JD: ‘Honestly, I probably would like to be here for a while but not to live. I think about medicine seriously and I also think it is kind of hard to change your career between different countries. I reckon I will probably stay in the US but I think maybe I would consider living somewhere else, maybe not here because I think trying to experience new things is important as well. However, I definitely would come back to visit friends and see new places.”
WP: “As you said earlier you had to go back to the US in March. How was the beginning of the pandemic for you?”
JD: “I left on March 19th, so I was only here for a couple of weeks when that was happening, but it felt like forever. Every single day, we were getting emails with news and updates. In the morning, noon, afternoon and evening, there were always some changes, and I really didn’t know what to do. This situation was just very confusing. Our program was constantly sending emails about the pandemic and we were trying to figure out what will happen on our own, so it was a very interesting time. It felt like months but it was only 2 weeks.”
WP: “Were you stressed?”
JD: “At the beginning I was definitely stressed, especially because nobody knew what the virus actually was and how it would affect us, so it was an unexpected stress. Later I wasn’t obsessed with the news anymore and stuff like this but I feel I always had a low level of stress. In general, that situation contributed to more different emotional states and I feel like I have had more ups and downs than ever before. Even if I was not constantly thinking about the pandemic, I was always scared at a low level.”
WP: “Now we can easily see that the pandemic affected our mental health. Some coped with this, others became more depressed, that’s why these days it is really important to remember to take care of oneself. When you came back to the US what have you been doing? How did you feel?”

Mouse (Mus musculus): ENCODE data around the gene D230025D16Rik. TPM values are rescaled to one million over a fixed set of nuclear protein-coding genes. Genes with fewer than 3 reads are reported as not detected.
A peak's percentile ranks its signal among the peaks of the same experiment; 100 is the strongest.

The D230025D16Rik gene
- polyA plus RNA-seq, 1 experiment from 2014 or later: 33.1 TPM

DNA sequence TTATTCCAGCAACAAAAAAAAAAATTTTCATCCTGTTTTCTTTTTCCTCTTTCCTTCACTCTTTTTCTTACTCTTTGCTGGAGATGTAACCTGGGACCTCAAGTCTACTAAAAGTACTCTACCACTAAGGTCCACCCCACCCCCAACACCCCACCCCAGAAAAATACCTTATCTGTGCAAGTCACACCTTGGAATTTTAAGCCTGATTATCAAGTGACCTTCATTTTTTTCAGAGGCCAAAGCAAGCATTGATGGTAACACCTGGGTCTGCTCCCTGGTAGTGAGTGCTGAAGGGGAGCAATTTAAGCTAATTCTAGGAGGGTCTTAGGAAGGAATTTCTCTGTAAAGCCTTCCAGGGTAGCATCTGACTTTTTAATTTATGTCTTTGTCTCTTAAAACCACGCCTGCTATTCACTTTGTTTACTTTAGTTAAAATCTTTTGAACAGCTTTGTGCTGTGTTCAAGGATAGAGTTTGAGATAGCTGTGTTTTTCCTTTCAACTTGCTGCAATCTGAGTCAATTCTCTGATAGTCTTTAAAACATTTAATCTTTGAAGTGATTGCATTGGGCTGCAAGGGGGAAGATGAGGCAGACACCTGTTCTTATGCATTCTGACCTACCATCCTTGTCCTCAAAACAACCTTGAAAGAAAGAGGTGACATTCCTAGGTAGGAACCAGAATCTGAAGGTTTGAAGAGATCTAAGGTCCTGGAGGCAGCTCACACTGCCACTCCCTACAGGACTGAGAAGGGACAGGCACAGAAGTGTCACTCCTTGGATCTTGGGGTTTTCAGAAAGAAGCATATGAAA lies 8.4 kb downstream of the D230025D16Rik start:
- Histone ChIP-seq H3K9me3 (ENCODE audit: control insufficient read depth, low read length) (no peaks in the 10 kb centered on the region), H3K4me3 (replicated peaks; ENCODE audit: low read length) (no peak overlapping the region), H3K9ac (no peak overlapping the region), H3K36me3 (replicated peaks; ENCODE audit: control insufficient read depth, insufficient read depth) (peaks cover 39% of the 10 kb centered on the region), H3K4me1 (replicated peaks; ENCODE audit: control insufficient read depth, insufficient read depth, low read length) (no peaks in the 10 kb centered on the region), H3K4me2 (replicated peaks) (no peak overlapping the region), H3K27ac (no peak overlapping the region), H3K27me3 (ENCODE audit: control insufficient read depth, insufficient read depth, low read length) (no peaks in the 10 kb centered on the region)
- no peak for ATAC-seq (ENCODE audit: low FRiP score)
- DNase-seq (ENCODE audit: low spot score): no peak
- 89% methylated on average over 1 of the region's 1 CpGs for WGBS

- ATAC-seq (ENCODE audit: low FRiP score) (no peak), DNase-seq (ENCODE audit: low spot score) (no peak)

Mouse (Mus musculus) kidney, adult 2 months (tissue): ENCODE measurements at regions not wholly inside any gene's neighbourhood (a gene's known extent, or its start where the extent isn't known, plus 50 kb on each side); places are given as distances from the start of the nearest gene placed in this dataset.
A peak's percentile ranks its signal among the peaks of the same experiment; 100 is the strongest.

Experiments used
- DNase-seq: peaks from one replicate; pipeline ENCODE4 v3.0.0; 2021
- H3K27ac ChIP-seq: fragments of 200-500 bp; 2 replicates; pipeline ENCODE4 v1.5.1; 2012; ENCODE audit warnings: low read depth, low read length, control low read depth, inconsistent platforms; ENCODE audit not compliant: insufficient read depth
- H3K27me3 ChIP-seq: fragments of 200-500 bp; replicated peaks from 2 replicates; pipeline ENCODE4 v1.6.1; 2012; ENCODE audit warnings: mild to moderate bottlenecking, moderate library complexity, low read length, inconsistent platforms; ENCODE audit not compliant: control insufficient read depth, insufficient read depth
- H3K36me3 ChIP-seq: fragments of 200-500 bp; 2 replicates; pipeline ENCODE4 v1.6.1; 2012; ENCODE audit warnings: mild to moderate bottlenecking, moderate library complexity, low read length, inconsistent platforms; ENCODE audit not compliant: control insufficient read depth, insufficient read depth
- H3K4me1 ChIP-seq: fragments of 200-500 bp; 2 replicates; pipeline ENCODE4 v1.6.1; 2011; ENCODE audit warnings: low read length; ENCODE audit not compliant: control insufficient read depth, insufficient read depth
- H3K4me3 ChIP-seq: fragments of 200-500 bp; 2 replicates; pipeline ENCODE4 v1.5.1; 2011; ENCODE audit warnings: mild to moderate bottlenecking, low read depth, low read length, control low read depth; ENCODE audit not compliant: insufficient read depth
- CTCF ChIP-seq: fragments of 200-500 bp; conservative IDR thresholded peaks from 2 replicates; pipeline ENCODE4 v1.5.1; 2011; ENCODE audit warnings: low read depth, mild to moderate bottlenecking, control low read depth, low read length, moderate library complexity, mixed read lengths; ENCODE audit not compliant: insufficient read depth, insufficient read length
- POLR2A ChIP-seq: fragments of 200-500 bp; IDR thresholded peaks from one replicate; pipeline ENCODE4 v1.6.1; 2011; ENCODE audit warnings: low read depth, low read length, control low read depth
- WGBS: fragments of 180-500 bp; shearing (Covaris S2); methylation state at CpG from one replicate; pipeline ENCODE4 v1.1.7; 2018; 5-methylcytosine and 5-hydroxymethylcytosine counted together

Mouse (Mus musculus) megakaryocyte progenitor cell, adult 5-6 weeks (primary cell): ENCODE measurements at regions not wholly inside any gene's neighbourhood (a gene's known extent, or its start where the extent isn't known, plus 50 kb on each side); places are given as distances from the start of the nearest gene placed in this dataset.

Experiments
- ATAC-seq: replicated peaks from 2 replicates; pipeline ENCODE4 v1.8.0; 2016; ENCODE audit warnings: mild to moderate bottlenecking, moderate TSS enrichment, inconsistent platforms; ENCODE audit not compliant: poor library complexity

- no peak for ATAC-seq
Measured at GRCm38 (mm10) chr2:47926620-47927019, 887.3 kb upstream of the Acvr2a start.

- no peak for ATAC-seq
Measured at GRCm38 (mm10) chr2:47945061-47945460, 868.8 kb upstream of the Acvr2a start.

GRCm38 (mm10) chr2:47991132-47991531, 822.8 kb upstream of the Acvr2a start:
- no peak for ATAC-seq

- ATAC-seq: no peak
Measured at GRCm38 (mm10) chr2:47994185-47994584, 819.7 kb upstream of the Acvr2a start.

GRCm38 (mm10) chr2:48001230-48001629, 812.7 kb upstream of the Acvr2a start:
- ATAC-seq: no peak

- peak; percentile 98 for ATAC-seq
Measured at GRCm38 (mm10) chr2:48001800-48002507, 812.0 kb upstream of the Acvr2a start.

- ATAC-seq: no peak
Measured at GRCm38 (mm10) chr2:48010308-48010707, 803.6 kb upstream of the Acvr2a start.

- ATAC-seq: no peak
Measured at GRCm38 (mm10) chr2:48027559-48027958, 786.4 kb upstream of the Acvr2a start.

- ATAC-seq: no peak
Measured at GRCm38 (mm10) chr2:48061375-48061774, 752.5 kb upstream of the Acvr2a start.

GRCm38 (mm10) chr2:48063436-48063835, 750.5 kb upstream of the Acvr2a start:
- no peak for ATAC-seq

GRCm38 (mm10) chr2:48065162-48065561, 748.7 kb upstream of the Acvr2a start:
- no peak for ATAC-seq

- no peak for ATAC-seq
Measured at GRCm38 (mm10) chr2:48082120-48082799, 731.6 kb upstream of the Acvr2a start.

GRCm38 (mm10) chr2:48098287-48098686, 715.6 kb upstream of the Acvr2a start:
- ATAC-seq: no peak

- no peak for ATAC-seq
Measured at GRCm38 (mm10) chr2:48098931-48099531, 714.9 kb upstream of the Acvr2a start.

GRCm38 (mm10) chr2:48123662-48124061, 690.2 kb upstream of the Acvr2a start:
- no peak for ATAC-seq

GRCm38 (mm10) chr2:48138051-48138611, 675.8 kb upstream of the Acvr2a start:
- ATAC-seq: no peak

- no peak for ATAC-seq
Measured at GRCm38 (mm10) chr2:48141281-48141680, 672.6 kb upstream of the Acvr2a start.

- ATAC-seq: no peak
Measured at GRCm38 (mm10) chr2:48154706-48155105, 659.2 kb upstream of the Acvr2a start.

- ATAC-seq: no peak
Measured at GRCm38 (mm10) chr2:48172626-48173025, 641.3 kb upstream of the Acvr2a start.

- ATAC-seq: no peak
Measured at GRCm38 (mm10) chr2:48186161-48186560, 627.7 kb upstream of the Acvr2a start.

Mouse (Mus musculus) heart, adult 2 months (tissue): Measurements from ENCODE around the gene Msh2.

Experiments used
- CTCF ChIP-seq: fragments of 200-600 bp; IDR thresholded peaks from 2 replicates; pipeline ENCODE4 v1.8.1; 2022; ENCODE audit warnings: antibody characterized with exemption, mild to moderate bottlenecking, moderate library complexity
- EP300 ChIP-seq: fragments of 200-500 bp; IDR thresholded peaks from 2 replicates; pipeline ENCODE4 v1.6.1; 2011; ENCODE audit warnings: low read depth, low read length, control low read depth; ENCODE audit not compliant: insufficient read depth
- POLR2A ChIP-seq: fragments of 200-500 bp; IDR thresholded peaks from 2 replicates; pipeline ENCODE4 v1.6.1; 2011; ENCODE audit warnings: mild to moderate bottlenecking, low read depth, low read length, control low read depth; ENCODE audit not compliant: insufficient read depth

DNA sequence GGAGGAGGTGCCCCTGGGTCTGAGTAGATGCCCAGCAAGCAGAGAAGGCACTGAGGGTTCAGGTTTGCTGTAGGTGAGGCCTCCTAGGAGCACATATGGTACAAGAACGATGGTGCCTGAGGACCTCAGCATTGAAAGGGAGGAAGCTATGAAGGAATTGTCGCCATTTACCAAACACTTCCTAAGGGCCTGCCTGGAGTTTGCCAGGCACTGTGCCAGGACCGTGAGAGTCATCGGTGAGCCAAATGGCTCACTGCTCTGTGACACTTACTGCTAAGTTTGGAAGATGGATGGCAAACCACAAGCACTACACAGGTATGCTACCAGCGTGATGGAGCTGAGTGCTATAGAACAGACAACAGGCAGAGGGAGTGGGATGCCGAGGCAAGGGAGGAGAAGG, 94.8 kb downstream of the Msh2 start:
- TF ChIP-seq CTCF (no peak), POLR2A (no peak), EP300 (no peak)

JD: “It was a good 7 months when I was home but the first month or two, I wasn’t doing very well and I wasn’t very happy when I heard I had to come back from Poland. But I was reading, playing with dogs and stuff like that to distract my thoughts. I was also thinking about what I should do for a job for the summer. I was working with professors but I couldn’t teach because of the time difference. I wasn’t teaching but I was still working on my doc and then I ended up getting a job in a doctor’s office and from May to September I was doing clinical research.
WP: “What clinical research?
JD: ”I was working with a doctor who is a neurologist and he has patients who have multiple sclerosis. We were working on a project where we were taking the level of immunoglobulins in their blood to figure out their immune problems. Their problems with the immune system are related to drugs they take for the disease. We tried to figure out if their immune system gets worse or better with certain drugs. It was a lot of typing in data.”
WP: “You have always been interested in biology?”
JD: “Only when I started college. I didn’t really take biology in high school, only in one class when I was 15. But I loved taking biology classes in college and I really enjoyed it. Also, when I started taking biology, I realized that I would like to study medicine. The reason I took psychology was not really because I had to but I was interested in it earlier and I took it because I had time.
WP: “So, what specialization would you like to focus on in medicine?”
JD: “I’m not sure yet. Our system is a little bit different than the Polish one and you don’t have to pick your specialization until your 3rd year. But I love to work with kids, so I think something in pediatrics. That is probably what I would like to do.”
WP: “Going further, how is the situation in the US with COVID-19?”
JD: “It is not super great right now; we are still number 1 for COVID-19 cases. I think it also is hard for the US because we don’t have a centralized government and states have a lot of their own autonomy, they can do what they want, so some states are living with lockdowns, some are doing very well, and some states are ignoring the situation. That brings down the people who are doing well. So, I think it has been hard to figure out some solution because the government right now is not going to tell states what to do, they can do it by themselves. That created some chaos. It’s also confusing if you’re going between states. It’s basically like going around different countries. You don’t know when they will close the borders, because the state borders are not parted. You can travel and they can close you. My state is not doing super well. I had COVID-19 when I was at home, because of this, and they said to wear masks and other stuff but still it is very contagious when you go to the grocery store.”